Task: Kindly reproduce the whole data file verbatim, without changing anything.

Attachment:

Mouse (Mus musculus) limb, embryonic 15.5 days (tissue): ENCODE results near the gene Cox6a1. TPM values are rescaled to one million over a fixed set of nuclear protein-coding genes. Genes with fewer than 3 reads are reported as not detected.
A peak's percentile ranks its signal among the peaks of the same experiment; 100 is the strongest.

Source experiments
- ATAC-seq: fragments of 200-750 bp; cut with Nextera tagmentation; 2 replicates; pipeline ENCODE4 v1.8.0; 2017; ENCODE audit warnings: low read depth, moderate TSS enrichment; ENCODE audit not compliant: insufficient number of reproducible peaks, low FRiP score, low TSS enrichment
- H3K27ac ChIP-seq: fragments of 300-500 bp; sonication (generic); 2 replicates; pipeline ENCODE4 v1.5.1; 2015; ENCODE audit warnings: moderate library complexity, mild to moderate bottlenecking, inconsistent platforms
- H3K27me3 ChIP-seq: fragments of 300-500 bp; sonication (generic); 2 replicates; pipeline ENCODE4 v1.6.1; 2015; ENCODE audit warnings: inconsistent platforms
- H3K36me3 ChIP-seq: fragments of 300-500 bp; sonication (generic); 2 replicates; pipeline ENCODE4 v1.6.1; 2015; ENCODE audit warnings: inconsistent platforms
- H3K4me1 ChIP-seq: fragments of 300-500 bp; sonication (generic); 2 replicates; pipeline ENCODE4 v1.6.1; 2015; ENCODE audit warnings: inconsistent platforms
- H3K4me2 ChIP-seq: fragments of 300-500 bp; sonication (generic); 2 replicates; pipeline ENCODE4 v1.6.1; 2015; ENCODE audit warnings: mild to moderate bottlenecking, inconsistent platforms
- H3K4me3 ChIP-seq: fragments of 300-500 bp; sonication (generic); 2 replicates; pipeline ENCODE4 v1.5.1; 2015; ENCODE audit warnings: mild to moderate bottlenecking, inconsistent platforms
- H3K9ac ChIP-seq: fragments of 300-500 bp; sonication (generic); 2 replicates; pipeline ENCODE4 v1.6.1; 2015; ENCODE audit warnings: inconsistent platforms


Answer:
Mouse (Mus musculus) limb, embryonic 15.5 days (tissue): ENCODE results near the gene Cox6a1. TPM values are rescaled to one million over a fixed set of nuclear protein-coding genes. Genes with fewer than 3 reads are reported as not detected.
A peak's percentile ranks its signal among the peaks of the same experiment; 100 is the strongest.

Source experiments
- ATAC-seq: fragments of 200-750 bp; cut with Nextera tagmentation; 2 replicates; pipeline ENCODE4 v1.8.0; 2017; ENCODE audit warnings: low read depth, moderate TSS enrichment; ENCODE audit not compliant: insufficient number of reproducible peaks, low FRiP score, low TSS enrichment
- H3K27ac ChIP-seq: fragments of 300-500 bp; sonication (generic); 2 replicates; pipeline ENCODE4 v1.5.1; 2015; ENCODE audit warnings: moderate library complexity, mild to moderate bottlenecking, inconsistent platforms
- H3K27me3 ChIP-seq: fragments of 300-500 bp; sonication (generic); 2 replicates; pipeline ENCODE4 v1.6.1; 2015; ENCODE audit warnings: inconsistent platforms
- H3K36me3 ChIP-seq: fragments of 300-500 bp; sonication (generic); 2 replicates; pipeline ENCODE4 v1.6.1; 2015; ENCODE audit warnings: inconsistent platforms
- H3K4me1 ChIP-seq: fragments of 300-500 bp; sonication (generic); 2 replicates; pipeline ENCODE4 v1.6.1; 2015; ENCODE audit warnings: inconsistent platforms
- H3K4me2 ChIP-seq: fragments of 300-500 bp; sonication (generic); 2 replicates; pipeline ENCODE4 v1.6.1; 2015; ENCODE audit warnings: mild to moderate bottlenecking, inconsistent platforms
- H3K4me3 ChIP-seq: fragments of 300-500 bp; sonication (generic); 2 replicates; pipeline ENCODE4 v1.5.1; 2015; ENCODE audit warnings: mild to moderate bottlenecking, inconsistent platforms
- H3K9ac ChIP-seq: fragments of 300-500 bp; sonication (generic); 2 replicates; pipeline ENCODE4 v1.6.1; 2015; ENCODE audit warnings: inconsistent platforms